Monday, December 11, 2006


I'm working on a series of posts about my upcoming travels, but wanted to throw in a few pictures for you to occupy youself for the time being. The first round of trip posts will be up tomorrow...

Life here is going well. I can't believe it's already December. I know it's close to Christmas, but the season hasn't really seaped into my thoughts. I've been occupying myself with other things. Last weekend was Dave's birthday. We had a lot of fun. Here are some pictures from my recent life...

Here are those crazy kids. They graduate in February and I'm sure going to miss them.

Kellie, Alice and I posing for you.

Dave had too much fun as you can see.

Here I am with my favorite bartender. She takes care of us...

There's some of the group. These people are great! I love them all...

Sunday, December 10, 2006

Getting close...

Time seems to be flying by these days. Christmas break is almost here and that means that Cambodia and Thailand are getting closer and closer. I'm way too excited to even think about it though. We've been planning this trip pretty much since I arrived and now it's so close. At home, I am always the one who plans each detail of every trip, but not here. While I might have been in on the idea of where to go, I owe it all to Aaron. This guy can plan a mean trip. He knows where to find the cheap tickets, best places to stay and even what to do while there. He has been to Cambodia before, but that did not stop him from going again. We've planned out the trip pretty well so far and I know I've mentioned it before, but I'm going to give you a detailed itinerary. I believe we leave Seoul around 2pm on Saturday, December 23. We fly to Hong Kong where we have a two hour lay-over.

We won't be able to go into the city, but I've heard it's great. This picture does not look too hot though.

We leave the airport en route to Bangkok around 9pm and arrive in Bangkok at 11:50pm. Since we have an early train to catch there, we will just rock out that night and maybe sleep on the streets if we feel so inclined. I know Dave will, but that will be from drinking too always. In fact, I'll tell you a great story later... We'll need to be at the Bangkok Hualamphong Train Station around 430am in order to catch the 500am train. The train costs 48 baht (around one dollar). That's right. Of course, it's all third class and the seats are wood, but that's all part of the experience. After a brief five hour ride through rural southeast Thailand we'll arrive at the border of Cambodia. The town is called Poipet.

Here's what wikitravel says about this rural Cambodian border town:

"Poipet is the gateway to Cambodia for many overland travellers coming from Thailand. It does not provide a very warm welcome. Gordon Sharpless notes that "Poipet more or less rhymes with toilet" and this caustic observation is, sadly, true. Poipet is a miserable huddle of touts, beggars, thieves and dodgy casinos for daytripping Thais, and spending any more time than absolutely necessary is not recommended. Other than gambling or whoring, there is no reason to stay in Poipet."

I thought this was classic...

Sounds fun, right? Well, I'm sure it will be an experience. After paying our 20 dollar visa fee we must split our group into two and get a cab driver to bring us down the dusty road to Siem Reap.

Aaron has informed that this is a very bumpy and rough road. Sleeping probably won't be an option. I know my eyes will be glued to the surrounding beauty.

The ride will take 3 and a half hours. It costs 45 dollars or so for the whole ride. That's not bad. Finally we'll be in Siem Reap. Here's a brief description of the city:

"Siem Reap, literally "Siam Defeated", commemorates a Khmer victory over the neighboring kingdom of Thailand. These days, however, the only rampaging hordes are the tourists heading to Angkor and this once quaint village has become the largest boomtown and construction site in Cambodia. It's quite laid-back and all in all a pleasant place to stay while touring the temples. It's a nice compromise between observing Cambodian life and enjoying the amenities of modern services and entertainment, thanks to the large expatriate community in Siem Reap. As business has increased, so have the numbers of people wanting your custom. Expect to receive almost constant offers for motodop and tuk-tuk rides, along with everything else which drivers may be able to offer to you. "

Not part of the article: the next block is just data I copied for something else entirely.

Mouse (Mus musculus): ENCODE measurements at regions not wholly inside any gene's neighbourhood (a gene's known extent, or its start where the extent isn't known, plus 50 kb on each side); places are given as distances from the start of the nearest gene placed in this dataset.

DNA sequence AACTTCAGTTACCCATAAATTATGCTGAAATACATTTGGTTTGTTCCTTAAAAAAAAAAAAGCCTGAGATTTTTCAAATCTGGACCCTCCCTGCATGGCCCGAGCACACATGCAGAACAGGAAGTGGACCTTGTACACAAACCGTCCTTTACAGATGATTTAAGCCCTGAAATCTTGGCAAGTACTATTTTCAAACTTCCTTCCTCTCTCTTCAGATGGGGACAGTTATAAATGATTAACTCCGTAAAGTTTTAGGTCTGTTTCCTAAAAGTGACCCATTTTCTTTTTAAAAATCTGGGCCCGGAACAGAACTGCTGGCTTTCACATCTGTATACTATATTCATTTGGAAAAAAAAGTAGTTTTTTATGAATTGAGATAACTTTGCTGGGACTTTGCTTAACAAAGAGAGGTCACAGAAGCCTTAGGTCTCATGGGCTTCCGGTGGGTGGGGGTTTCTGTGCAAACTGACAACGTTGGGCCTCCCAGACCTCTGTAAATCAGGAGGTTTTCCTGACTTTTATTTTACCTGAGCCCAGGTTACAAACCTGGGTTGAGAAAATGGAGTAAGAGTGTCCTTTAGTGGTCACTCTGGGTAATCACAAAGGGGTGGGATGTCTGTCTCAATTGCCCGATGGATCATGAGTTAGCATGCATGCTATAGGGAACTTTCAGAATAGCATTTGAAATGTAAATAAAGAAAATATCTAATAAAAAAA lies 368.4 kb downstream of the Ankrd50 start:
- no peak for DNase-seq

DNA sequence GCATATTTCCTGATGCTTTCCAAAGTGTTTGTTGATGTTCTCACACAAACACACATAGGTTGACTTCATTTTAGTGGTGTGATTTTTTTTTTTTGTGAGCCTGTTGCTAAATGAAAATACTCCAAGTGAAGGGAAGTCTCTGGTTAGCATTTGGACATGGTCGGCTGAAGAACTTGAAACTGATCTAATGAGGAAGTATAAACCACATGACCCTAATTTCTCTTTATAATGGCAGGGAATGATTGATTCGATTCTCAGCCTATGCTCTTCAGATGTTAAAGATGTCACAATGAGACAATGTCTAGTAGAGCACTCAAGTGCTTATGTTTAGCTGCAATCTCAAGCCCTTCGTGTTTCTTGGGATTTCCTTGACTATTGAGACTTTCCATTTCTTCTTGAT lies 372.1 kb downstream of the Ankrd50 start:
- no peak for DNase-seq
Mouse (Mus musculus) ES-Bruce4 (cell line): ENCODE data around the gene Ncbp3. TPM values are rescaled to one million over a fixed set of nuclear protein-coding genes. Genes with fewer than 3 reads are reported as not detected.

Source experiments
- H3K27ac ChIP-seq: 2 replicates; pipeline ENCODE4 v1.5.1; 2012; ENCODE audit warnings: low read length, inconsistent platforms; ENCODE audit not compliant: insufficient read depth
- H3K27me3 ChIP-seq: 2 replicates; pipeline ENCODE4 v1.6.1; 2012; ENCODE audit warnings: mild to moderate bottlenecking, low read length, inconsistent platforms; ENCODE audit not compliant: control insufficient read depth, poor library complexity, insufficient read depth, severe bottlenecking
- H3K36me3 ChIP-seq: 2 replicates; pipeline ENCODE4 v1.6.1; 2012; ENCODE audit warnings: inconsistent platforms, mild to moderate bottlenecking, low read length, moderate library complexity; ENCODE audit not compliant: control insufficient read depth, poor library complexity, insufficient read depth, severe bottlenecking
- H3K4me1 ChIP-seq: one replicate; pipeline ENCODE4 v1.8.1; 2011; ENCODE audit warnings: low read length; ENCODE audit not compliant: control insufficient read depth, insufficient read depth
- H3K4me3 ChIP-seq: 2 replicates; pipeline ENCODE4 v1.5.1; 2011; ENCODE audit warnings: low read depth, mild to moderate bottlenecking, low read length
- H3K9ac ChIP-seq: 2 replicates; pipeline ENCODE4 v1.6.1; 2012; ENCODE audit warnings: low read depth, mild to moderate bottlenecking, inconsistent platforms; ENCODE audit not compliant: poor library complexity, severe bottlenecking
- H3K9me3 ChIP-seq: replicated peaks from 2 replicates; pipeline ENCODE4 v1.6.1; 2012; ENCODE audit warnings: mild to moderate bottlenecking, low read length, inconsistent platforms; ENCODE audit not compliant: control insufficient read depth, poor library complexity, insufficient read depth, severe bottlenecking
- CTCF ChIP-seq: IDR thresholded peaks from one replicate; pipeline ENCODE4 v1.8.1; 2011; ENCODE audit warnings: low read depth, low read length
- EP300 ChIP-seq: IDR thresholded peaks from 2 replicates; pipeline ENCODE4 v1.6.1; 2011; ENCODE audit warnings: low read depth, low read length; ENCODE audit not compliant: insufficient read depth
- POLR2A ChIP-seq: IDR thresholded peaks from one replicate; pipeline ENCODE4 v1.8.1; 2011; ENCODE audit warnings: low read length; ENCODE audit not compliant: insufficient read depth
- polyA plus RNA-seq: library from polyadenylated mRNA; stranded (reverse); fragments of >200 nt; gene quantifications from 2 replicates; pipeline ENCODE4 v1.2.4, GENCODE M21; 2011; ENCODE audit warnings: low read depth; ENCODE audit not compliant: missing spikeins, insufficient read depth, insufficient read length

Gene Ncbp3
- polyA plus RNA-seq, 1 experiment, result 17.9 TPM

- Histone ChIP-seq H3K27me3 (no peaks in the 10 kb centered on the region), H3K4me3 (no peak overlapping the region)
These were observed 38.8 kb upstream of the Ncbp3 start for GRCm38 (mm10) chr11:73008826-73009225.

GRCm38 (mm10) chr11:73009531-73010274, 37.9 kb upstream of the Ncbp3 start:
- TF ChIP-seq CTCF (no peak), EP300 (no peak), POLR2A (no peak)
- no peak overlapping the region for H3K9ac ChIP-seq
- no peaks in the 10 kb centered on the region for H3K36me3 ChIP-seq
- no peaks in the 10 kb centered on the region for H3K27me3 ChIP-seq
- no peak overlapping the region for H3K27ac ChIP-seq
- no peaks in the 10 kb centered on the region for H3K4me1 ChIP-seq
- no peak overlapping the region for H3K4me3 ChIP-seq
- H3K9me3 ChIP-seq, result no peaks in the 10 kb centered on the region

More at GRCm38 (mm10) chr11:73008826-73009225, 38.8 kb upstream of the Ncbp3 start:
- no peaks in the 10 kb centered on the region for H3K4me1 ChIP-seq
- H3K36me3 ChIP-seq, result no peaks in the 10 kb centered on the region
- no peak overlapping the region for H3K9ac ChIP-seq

Once there we will go to our guesthouse and then start our trip out right...with a nice cold beer and a "happy" pizza. You can take a guess as to what a "happy pizza" might be. Here's a picture of it.

Then the next few days will be full of temples, jungles, elephant rides, floating villages, shady guides and plenty of beer and pizza. I don't want tot give the whole trip away before I even go, so I will not go into great detail.

The Tonlé Sap

The Tonlé Sap (meaning Large Fresh Water River but more commonly translated as Great Lake) is a combined lake and river system of huge importance to Cambodia. It is the largest freshwater lake in South East Asia and is an ecological hotspot that was designated as a UNESCO biosphere in 1997.

An old man rows a boat on the Tonle Sap Lake in Cambodia
For most of the year the lake is fairly small, around one meter deep and with an area of 2,700 square km. During the monsoon season, however, the Tonle Sap river which connects the lake with the Mekong river reverses its flow. Water is pushed up from the Mekong into the lake, increasing its area to 16,000 square km and its depth to up to nine meters, flooding nearby fields and forests. The floodplain provides a perfect breeding ground for fish.
The pulsing system with the large floodplain, rich biodiversity, and high annual sediment and nutrient fluxes from Mekong makes the Tonle Sap one of the most productive inland fisheries in the world, supporting over 3 million people and providing over 75% of Cambodia's annual inland fish catch and 60% of the Cambodians' protein intake. At the end of the rainy season, the flow reverses and the fish are carried downriver.
Among the national and local observers, and local people it is often stated that the Tonle Sap Lake is rapidly filling up with the sediment. However, recent long-term sedimentation studies show that net sedimentation within the Tonle Sap Lake proper has been in the range of 0.1-0.16 mm/year since ca. 5500 years before present (BP). Thus, there is no threat of the lake filling up with sediment. On the contrary, sediment is not a threat to the lake but an important part of its ecosystem, providing nutrients that drive the floodplain productivity.
The reversal of the Tonle Sap river's flow also acts as a safety valve to prevent flooding further downstream. During the dry season (December to April) the Tonle Sap Lake provides around 50% of the flow to the Mekong Delta in Vietnam.The lake occupies a depression created due to the geological stress induced by the collision of the Indian subcontinent with Asia.